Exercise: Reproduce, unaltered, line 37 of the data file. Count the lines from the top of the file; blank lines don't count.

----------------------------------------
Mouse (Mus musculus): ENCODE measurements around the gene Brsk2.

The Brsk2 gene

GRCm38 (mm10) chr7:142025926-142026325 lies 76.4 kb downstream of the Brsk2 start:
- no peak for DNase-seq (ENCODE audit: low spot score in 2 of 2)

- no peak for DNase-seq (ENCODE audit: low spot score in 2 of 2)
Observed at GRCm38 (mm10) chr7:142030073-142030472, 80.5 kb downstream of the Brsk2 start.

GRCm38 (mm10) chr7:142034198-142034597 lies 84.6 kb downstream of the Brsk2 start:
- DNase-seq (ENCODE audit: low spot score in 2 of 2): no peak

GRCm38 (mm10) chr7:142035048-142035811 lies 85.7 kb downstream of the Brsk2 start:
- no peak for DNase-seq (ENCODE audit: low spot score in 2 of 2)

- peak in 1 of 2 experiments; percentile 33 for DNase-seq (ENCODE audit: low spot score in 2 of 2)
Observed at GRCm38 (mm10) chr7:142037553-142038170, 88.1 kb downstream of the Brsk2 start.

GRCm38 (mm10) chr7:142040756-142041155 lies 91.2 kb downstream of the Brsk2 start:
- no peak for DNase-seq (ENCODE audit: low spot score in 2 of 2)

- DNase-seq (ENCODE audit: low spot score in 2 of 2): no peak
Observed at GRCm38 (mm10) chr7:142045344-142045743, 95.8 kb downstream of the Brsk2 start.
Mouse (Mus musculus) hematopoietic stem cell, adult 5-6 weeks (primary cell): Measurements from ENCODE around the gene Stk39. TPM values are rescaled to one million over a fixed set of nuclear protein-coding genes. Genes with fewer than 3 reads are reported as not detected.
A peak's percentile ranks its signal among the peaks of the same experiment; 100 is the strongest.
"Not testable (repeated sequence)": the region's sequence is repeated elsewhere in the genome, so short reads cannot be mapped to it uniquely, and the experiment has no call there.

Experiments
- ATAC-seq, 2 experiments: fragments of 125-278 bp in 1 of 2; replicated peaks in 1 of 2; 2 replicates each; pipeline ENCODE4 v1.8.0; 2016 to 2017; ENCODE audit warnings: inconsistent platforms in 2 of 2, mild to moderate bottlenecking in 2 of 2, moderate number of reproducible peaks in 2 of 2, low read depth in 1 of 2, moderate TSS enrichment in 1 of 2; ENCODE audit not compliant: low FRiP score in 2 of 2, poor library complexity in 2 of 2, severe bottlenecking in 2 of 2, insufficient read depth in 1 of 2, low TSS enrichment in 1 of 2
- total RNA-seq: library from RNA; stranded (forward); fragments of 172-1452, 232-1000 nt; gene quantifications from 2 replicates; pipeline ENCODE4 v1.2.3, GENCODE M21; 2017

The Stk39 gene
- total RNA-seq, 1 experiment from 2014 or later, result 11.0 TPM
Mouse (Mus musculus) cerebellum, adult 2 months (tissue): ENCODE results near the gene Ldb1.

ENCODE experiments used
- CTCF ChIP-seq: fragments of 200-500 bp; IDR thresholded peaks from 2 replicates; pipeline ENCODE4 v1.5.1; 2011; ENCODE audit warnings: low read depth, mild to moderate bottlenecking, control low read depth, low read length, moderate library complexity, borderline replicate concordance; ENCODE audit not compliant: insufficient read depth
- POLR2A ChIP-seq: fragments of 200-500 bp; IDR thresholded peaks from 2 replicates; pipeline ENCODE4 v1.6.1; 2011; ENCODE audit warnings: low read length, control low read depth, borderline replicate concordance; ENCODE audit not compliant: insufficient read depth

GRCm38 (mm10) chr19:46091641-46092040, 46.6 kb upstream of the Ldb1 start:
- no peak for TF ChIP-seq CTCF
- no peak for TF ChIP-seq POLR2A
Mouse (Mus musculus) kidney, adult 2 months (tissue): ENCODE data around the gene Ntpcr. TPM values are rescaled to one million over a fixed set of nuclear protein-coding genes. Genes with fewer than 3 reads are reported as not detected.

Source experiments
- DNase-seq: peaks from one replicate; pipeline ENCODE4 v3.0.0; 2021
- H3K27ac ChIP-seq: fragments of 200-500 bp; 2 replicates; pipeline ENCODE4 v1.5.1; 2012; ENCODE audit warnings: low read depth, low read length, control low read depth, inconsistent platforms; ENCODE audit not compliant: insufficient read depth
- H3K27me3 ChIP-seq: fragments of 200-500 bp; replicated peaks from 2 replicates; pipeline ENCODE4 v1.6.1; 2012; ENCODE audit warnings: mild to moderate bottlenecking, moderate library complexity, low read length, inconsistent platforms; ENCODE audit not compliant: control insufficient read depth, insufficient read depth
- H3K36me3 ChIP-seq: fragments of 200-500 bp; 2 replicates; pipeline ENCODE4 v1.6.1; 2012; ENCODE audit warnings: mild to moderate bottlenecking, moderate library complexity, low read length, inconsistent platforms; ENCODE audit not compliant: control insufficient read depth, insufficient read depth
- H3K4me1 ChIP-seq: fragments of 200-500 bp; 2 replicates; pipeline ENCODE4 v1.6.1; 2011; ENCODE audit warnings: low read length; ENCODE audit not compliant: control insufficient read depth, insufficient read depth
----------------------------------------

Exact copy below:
- H3K36me3 ChIP-seq: fragments of 200-500 bp; 2 replicates; pipeline ENCODE4 v1.6.1; 2012; ENCODE audit warnings: mild to moderate bottlenecking, moderate library complexity, low read length, inconsistent platforms; ENCODE audit not compliant: control insufficient read depth, insufficient read depth